Blog on the Tracks
I'm sure we've talked around this before - but anyway, here goes again...
Caught up with this article from Consequence of Sound about the best festival set and got to thinking a bit about that myself. I'm not really much of a fan of festivals, but I've been to a few, and seen some pretty great acts - and individual sets. There have been times where one name has been the reason I've gone (such as Neil Young headlining The Big Day Out) and then you usually find that another act either steals the thunder or at least really nails a magical set, makes a name for themselves, or reminds you of the possibilities of festivals (My Morning Jacket was like an opening act for Neil Young, just a few hours early, and I mean that in the best possible way).
That ill-fated Sweetwaters reunion still had a few great sets - even if Elvis Costello was too angry to play a decent headlining spot (and also he was all wrong for the occasion, or his then-configuration was, just Costello and pianist Steve Nieve, fine in a theatre, but not open-air).
I'm no huge UB40 fan (first album, maybe the first two at a pinch...) but their set at that Sweetwaters debacle was fantastic. I'd been tipped off that they were a great live band, and I've since seen them a couple of other times, occupational hazard. But they were certainly a great act on that night up at Sweetwaters. Ditto Neil & Tim Finn, and this was when the Finn reunions and collaborations weren't as numerous, an element of surprise was part of the magic there.
I'd also have to mention Nine Inch Nails at another of the Big Day Outs I attended. For the same reason that usually wins me over at a festival - that being when an act you're interested in but not there to see in the main really delivers. I was enough of a NIN fan to want to see them, but it wasn't the hook that lured me to the BDO that year. I think it was probably anything else even. But that set convinced me, sold me fully, won me over. There was an intensity about it.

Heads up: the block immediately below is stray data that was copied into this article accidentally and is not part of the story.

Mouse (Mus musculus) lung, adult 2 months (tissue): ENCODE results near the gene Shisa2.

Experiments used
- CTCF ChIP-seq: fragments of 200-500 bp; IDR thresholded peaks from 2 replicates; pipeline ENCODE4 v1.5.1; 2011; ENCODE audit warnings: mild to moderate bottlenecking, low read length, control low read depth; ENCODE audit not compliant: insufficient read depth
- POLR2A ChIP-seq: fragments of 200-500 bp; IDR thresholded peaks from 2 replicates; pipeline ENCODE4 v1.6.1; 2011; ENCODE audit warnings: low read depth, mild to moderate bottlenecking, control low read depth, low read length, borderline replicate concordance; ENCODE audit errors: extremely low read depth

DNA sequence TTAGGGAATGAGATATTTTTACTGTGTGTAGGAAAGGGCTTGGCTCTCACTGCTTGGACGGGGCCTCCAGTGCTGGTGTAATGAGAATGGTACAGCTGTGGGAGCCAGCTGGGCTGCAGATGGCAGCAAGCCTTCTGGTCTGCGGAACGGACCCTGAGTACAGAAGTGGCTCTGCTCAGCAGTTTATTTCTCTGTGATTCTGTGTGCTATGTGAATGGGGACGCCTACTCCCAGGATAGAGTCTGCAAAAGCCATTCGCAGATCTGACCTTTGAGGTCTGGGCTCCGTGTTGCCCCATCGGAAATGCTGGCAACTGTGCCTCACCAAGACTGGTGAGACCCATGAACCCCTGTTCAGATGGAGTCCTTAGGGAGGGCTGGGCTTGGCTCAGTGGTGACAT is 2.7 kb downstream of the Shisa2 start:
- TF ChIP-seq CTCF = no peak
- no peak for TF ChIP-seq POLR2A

Okay, last Thursday night I'd just written up Friday's blog about happy-happy songs - since I'd just (finally) found a Sonny Day vinyl. And then on Friday morning the car was packed and me and my wee buddy Oscar were heading back to Wellington after a couple of days away visiting family.
We're heading out, barely a half-hour into the journey when I notice a noise that's not right at all. I pause the stereo - and Oscar's calling out for his tunes to be turned back up - and I hear this weird clunk. And though the tyre doesn't seem flat I figure I better slow and pull to the side.
As I slow down and pull to the side the car starts to make some weird noises, there's no smoke or anything like that but when I get out the tyre starts hissing. So it's a call to roadside assistance to help with changing the wheel. Hopefully just a flat. But not something that's easy to do when it's just me and the three year old in the car.
So we wait and then the guy arrives - and just as he's set to get the jack in place and go at the wheel he pops back up with the bad news. A bolt had come loose - the wheel was about to drop off completely, part of the brake has broken inside the wheel.
Seems it was a pretty good idea to pull over when I did.
Can you name a song - one song - that makes you the happiest? One song that, no matter when and how you hear it, snippet or the whole thing, always gives you joy. One song you essentially never get sick of - could always hear, any day of the week, any context. Have you got a song like that?
Almost anything by Stevie Wonder or Trini Lopez or Prince or The Beastie Boys can put a smile on my dial and/or a wiggle in my stride.